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'''George Löf''', deceased, created two of the first active system solar-heated homes in America. He was a former director of the Industrial Research Institute at the University of Denver, {{state|Colorado}}, and an early pioneer of solar-powered techonolgy, including solar cooking. A voluble apostle for all things sun-powered, he conducted his first experiments with solar-power homes during World War II. Born in 1913 in Aspen, {{state|Colorado|CO}}, [[USA]], when it was still a mining town, Mr. Löf was the son of a country doctor who had emigrated from [[Sweden]]. He studied chemical engineering at the University of Denver and earned a doctorate at Massachusetts Institute of Technology.
 
'''George Löf''', deceased, created two of the first active system solar-heated homes in America. He was a former director of the Industrial Research Institute at the University of Denver, {{state|Colorado}}, and an early pioneer of solar-powered techonolgy, including solar cooking. A voluble apostle for all things sun-powered, he conducted his first experiments with solar-power homes during World War II. Born in 1913 in Aspen, {{state|Colorado|CO}}, [[USA]], when it was still a mining town, Mr. Löf was the son of a country doctor who had emigrated from [[Sweden]]. He studied chemical engineering at the University of Denver and earned a doctorate at Massachusetts Institute of Technology.
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Latest revision as of 19:52, October 16, 2013


George Löf, deceased, created two of the first active system solar-heated homes in America. He was a former director of the Industrial Research Institute at the University of Denver, Colorado, and an early pioneer of solar-powered techonolgy, including solar cooking. A voluble apostle for all things sun-powered, he conducted his first experiments with solar-power homes during World War II. Born in 1913 in Aspen, Colorado, USA, when it was still a mining town, Mr. Löf was the son of a country doctor who had emigrated from Sweden. He studied chemical engineering at the University of Denver and earned a doctorate at Massachusetts Institute of Technology.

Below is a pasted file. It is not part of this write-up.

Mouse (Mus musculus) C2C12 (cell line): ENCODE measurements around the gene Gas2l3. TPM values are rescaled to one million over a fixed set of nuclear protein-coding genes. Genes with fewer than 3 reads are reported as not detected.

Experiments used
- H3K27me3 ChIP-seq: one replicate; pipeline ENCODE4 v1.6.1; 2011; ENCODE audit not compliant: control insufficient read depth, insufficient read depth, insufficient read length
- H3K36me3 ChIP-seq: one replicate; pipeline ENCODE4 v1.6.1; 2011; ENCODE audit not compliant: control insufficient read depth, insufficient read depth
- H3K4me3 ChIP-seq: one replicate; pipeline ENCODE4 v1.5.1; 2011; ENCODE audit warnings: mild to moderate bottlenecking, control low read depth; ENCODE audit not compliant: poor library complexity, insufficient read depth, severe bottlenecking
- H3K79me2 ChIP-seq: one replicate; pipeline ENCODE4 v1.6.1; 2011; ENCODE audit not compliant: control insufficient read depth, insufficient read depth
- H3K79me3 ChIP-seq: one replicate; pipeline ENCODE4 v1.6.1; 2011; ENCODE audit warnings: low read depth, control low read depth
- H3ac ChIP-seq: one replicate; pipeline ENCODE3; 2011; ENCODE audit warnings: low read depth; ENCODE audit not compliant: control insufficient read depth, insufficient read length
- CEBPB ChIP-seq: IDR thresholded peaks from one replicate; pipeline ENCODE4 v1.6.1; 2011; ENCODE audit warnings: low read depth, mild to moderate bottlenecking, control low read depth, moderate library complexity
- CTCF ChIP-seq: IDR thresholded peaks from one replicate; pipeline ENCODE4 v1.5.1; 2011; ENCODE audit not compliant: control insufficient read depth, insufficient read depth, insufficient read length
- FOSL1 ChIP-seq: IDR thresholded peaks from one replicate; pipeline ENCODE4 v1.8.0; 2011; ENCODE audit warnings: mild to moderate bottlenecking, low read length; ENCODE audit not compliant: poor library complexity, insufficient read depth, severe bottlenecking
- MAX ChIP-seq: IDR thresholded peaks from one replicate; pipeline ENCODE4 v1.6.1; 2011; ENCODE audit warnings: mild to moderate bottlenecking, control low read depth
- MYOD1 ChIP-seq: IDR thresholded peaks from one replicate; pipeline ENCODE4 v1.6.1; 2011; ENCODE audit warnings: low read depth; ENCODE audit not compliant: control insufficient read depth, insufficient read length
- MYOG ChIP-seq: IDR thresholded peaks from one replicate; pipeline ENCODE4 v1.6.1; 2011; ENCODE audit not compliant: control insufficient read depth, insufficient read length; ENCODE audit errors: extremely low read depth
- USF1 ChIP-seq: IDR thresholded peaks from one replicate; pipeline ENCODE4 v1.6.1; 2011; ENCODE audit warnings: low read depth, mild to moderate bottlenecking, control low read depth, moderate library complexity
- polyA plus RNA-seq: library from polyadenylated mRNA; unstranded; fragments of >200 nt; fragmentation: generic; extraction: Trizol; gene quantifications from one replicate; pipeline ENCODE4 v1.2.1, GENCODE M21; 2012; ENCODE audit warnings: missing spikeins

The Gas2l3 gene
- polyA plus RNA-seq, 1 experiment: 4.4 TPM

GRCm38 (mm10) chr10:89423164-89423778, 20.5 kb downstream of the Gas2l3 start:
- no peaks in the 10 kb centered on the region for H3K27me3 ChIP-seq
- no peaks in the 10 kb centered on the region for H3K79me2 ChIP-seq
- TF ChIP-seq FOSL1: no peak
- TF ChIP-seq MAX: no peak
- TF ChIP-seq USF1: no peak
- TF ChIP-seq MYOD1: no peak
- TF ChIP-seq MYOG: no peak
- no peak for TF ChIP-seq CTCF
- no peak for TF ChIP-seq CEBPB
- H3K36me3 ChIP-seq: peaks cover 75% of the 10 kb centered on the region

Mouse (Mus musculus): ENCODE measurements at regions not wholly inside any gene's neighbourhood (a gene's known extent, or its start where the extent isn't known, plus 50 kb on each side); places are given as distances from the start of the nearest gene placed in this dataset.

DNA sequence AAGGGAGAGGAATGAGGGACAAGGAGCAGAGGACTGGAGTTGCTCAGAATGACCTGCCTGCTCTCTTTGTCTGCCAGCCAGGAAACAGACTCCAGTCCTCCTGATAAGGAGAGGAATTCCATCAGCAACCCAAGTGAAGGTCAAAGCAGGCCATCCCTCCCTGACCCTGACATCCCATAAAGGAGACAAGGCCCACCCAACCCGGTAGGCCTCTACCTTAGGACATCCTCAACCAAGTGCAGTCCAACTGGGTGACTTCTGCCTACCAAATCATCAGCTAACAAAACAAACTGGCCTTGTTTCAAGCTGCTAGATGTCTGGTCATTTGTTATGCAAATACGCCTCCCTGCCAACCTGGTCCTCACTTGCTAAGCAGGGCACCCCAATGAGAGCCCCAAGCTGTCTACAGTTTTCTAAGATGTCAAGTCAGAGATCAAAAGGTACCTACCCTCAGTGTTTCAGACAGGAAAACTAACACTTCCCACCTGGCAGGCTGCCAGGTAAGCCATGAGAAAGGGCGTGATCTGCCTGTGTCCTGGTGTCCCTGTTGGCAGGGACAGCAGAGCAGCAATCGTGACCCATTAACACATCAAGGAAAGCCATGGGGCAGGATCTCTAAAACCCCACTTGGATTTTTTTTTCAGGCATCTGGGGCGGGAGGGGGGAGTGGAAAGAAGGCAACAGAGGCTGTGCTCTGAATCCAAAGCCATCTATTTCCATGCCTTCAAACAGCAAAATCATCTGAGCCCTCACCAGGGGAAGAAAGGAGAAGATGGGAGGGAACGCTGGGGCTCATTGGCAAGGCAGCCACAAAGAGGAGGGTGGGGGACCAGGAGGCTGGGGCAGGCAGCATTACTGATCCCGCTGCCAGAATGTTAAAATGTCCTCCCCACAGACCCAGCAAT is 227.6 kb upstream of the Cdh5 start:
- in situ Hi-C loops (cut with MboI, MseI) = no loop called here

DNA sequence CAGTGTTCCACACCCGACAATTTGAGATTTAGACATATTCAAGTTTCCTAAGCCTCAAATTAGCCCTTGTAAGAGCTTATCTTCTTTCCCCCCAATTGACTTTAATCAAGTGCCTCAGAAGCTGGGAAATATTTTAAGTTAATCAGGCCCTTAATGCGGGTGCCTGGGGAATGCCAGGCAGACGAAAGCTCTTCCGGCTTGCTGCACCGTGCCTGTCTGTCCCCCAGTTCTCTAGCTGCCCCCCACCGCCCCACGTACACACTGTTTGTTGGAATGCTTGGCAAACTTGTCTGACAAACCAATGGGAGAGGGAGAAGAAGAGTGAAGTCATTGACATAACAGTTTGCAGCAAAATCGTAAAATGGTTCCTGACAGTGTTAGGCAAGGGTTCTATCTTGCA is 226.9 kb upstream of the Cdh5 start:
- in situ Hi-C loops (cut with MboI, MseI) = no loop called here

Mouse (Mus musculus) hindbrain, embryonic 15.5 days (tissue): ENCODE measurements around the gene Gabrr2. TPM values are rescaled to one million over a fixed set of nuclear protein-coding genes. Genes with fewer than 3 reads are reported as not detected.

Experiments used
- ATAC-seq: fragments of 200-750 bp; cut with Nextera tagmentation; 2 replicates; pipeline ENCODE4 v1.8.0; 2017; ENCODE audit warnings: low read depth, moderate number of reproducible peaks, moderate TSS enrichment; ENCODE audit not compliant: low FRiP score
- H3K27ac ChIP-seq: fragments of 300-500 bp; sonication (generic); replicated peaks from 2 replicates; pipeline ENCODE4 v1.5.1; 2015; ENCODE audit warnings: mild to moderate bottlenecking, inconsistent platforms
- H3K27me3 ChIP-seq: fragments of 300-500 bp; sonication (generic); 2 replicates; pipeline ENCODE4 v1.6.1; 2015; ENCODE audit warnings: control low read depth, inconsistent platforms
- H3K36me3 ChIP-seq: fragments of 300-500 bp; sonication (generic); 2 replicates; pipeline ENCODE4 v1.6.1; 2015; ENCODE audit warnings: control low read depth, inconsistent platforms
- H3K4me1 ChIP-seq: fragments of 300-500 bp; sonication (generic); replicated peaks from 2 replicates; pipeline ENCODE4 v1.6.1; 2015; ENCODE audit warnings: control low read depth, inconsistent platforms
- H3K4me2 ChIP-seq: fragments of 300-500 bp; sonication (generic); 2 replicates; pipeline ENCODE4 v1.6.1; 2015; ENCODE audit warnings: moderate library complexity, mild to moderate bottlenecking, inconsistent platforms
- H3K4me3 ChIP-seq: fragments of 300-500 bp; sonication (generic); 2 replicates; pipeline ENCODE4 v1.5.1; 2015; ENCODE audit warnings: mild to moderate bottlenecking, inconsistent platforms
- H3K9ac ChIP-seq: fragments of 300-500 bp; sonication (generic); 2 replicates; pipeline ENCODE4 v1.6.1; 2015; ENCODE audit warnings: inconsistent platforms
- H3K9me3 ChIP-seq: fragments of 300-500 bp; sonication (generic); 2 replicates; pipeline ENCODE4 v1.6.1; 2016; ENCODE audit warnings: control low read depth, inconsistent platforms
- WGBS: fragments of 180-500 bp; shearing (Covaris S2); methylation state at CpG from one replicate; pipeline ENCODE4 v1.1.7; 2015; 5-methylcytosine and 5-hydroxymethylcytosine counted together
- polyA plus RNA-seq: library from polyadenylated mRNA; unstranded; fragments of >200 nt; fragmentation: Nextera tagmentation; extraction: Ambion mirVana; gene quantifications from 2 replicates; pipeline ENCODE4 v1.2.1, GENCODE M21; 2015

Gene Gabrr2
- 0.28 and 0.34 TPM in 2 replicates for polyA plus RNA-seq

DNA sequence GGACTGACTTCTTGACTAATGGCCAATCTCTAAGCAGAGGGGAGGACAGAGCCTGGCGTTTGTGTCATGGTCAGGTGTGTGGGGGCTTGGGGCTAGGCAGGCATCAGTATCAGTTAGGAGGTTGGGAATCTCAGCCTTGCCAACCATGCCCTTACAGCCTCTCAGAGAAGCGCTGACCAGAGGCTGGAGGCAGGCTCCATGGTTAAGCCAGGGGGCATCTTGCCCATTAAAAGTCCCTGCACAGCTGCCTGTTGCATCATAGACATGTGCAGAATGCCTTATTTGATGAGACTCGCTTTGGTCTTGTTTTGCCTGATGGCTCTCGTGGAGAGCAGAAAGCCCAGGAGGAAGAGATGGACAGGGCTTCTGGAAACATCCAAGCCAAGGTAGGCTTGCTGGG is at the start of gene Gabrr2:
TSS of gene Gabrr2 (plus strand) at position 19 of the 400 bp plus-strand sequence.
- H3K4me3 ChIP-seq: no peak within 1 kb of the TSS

George Lof Unbroiler

The Umbroiler parabolic solar cooker, in use with his daughter, Linnea, in 1955.

While Mr. Löf focused primarily on home heating, he sought to develop other applications for his research, including, most notably, a solar cooker. Crafted during the 1950's from metallized plastic sheeting, and shaped like an umbrella, his solar cooker's precise parabolic form focused the sun's rays, creating enough heat to broil a steak. Mr. Löf joked that it would cook in the sunshine, and act as an umbrella in the rain. But the Umbroiler, as he dubbed it, was a commercial failure for the times. He worked on other solar cookers that were distributed in developing countries by Unesco. He also patented a system for using solar heat to distill freshwater from seawater.

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